• A. V. TITOV
  • A. N. PETROV
  • T. A. ISAEV
Conference paper
Part of the Progress in Theoretical Chemistry and Physics book series (PTCP, volume 15)


Investigation of P,T-parity nonconservation (PNC) phenomena is of fundamental importance for physics. Experiments to search for PNC effects have been performed on TlF and YbF molecules and are in progress for PbO and PbF molecules. For interpretation of molecular PNC experiments it is necessary to calculate those needed molecular properties which cannot be measured. In particular, electronic densities in heavy-atom cores are required for interpretation of the measured data in terms of the P,T-odd properties of elementary particles or P,T-odd interactions between them. Reliable calculations of the core properties (PNC effect, hyperfine structure etc., which are described by the operators heavily concentrated in atomic cores or on nuclei) usually require accurate accounting for both relativistic and correlation effects in heavy-atom systems. In this paper, some basic aspects of the experimental search for PNC effects in heavy-atom molecules and the computational methods used in their electronic structure calculations are discussed. The latter include the generalized relativistic effective core potential (GRECP) approach and the methods of nonvariational and variational one-center restoration of correct shapes of four-component spinors in atomic cores after a two-component GRECP calculation of a molecule. Their efficiency is illustrated with calculations of parameters of the effective P,T-odd spin-rotational Hamiltonians in the molecules PbF, HgF, YbF, BaF, TlF, and PbO.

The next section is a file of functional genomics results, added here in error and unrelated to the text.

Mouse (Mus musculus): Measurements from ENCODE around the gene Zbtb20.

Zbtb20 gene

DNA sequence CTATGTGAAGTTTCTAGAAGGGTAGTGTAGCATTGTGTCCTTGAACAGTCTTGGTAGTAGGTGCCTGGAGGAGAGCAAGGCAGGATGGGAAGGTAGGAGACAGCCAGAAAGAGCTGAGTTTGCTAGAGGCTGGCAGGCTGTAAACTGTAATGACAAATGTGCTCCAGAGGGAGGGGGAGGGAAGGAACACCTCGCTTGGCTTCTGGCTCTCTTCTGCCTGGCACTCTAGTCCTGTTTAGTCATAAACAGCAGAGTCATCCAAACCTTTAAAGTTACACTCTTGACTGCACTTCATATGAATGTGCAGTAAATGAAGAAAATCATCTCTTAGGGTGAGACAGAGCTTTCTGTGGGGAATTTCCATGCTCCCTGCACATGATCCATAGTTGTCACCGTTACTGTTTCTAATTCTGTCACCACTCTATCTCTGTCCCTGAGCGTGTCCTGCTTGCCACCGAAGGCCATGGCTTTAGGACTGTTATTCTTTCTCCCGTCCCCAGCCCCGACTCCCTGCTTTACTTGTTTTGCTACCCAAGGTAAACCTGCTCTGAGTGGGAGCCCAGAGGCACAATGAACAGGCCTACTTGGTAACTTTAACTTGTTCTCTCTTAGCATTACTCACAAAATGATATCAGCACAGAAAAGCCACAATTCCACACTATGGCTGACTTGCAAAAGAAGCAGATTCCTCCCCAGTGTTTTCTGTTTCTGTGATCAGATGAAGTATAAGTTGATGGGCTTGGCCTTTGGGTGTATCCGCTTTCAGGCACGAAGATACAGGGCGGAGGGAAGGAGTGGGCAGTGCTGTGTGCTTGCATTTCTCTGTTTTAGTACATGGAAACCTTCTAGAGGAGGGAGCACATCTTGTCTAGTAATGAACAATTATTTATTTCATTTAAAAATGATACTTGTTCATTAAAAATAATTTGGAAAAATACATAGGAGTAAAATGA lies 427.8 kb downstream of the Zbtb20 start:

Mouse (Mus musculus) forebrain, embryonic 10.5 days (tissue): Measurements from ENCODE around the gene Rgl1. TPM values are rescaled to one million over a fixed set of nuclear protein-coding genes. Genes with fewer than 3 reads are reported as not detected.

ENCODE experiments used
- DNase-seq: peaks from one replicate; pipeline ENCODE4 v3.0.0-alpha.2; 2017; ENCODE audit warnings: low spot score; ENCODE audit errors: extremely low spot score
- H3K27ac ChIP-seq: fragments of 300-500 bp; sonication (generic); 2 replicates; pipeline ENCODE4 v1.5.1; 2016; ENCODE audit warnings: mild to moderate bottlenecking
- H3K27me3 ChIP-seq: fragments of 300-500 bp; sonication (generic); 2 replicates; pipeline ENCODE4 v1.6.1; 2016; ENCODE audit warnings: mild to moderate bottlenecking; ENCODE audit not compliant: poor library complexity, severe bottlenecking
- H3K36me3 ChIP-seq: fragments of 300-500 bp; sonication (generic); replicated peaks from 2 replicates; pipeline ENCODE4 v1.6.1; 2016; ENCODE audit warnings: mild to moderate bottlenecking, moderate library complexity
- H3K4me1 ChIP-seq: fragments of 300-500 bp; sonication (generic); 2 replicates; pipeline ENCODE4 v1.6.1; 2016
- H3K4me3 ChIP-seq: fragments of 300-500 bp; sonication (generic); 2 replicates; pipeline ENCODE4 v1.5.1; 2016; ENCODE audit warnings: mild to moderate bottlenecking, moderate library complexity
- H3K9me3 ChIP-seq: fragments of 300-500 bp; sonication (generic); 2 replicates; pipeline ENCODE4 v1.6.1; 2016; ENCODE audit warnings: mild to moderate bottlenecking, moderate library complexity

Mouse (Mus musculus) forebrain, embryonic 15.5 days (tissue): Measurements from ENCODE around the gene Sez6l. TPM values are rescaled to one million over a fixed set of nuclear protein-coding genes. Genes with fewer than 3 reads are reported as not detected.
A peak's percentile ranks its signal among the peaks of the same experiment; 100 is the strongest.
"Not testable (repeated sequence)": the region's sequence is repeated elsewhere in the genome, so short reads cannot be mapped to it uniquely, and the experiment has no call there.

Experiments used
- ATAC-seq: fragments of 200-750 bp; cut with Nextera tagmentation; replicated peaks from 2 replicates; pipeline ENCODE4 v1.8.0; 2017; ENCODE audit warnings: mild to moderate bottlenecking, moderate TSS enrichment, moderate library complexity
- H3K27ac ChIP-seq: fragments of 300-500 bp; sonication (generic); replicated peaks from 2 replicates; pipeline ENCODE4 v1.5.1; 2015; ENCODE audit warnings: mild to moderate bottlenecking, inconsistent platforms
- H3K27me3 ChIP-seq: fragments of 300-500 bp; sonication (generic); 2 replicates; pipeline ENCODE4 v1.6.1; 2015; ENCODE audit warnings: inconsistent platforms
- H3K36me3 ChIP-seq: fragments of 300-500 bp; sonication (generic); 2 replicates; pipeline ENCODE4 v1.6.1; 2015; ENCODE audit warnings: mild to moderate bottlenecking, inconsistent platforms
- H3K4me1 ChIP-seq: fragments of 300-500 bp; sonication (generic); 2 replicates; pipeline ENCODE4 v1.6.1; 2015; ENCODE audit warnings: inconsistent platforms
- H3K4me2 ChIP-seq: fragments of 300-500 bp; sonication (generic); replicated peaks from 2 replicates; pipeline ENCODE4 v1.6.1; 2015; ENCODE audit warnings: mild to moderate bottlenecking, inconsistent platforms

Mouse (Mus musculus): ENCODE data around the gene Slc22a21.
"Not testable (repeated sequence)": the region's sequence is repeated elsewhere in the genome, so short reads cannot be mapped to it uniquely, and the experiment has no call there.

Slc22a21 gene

Inner Core Outer Core Core Shell Valence Region Molecular Spinor 
These keywords were added by machine and not by the authors. This process is experimental and the keywords may be updated as the learning algorithm improves.


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© Springer 2006

Authors and Affiliations

  • A. V. TITOV
    • 1
    • 1
  • A. N. PETROV
    • 1
  • T. A. ISAEV
    • 1
    • 2
  1. 1.Petersburg Nuclear Physics InstituteSt.-PetersburgRussia
  2. 2.Physics DepartmentYale UniversityConnecticutUSA

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